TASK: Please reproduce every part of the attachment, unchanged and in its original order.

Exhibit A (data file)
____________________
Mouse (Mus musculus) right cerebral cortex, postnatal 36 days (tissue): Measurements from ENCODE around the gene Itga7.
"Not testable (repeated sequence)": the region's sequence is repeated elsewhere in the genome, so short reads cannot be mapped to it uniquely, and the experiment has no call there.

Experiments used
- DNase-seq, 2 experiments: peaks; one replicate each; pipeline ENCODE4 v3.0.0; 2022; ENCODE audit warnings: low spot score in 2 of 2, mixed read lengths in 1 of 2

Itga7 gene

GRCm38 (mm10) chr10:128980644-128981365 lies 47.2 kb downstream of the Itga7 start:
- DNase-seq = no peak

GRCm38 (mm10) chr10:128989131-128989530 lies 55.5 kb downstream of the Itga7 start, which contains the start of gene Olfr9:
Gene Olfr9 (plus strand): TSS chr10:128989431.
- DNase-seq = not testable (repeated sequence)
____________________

Mouse (Mus musculus) right cerebral cortex, postnatal 36 days (tissue): Measurements from ENCODE around the gene Itga7.
"Not testable (repeated sequence)": the region's sequence is repeated elsewhere in the genome, so short reads cannot be mapped to it uniquely, and the experiment has no call there.

Experiments used
- DNase-seq, 2 experiments: peaks; one replicate each; pipeline ENCODE4 v3.0.0; 2022; ENCODE audit warnings: low spot score in 2 of 2, mixed read lengths in 1 of 2

Itga7 gene

GRCm38 (mm10) chr10:128980644-128981365 lies 47.2 kb downstream of the Itga7 start:
- DNase-seq = no peak

GRCm38 (mm10) chr10:128989131-128989530 lies 55.5 kb downstream of the Itga7 start, which contains the start of gene Olfr9:
Gene Olfr9 (plus strand): TSS chr10:128989431.
- DNase-seq = not testable (repeated sequence)